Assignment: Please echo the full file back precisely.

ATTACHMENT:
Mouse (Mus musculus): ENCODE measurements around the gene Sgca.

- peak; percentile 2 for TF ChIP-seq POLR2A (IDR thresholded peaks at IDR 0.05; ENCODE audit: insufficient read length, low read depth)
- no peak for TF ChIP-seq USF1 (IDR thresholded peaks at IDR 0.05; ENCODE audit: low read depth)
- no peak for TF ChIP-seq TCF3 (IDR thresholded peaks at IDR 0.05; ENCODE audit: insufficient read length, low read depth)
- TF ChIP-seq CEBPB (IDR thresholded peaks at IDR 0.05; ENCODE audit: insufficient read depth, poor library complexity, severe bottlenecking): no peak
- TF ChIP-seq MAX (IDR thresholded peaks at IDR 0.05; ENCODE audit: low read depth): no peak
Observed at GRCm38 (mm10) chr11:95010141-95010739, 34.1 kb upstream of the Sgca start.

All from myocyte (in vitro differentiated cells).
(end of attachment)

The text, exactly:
Mouse (Mus musculus): ENCODE measurements around the gene Sgca.

- peak; percentile 2 for TF ChIP-seq POLR2A (IDR thresholded peaks at IDR 0.05; ENCODE audit: insufficient read length, low read depth)
- no peak for TF ChIP-seq USF1 (IDR thresholded peaks at IDR 0.05; ENCODE audit: low read depth)
- no peak for TF ChIP-seq TCF3 (IDR thresholded peaks at IDR 0.05; ENCODE audit: insufficient read length, low read depth)
- TF ChIP-seq CEBPB (IDR thresholded peaks at IDR 0.05; ENCODE audit: insufficient read depth, poor library complexity, severe bottlenecking): no peak
- TF ChIP-seq MAX (IDR thresholded peaks at IDR 0.05; ENCODE audit: low read depth): no peak
Observed at GRCm38 (mm10) chr11:95010141-95010739, 34.1 kb upstream of the Sgca start.

All from myocyte (in vitro differentiated cells).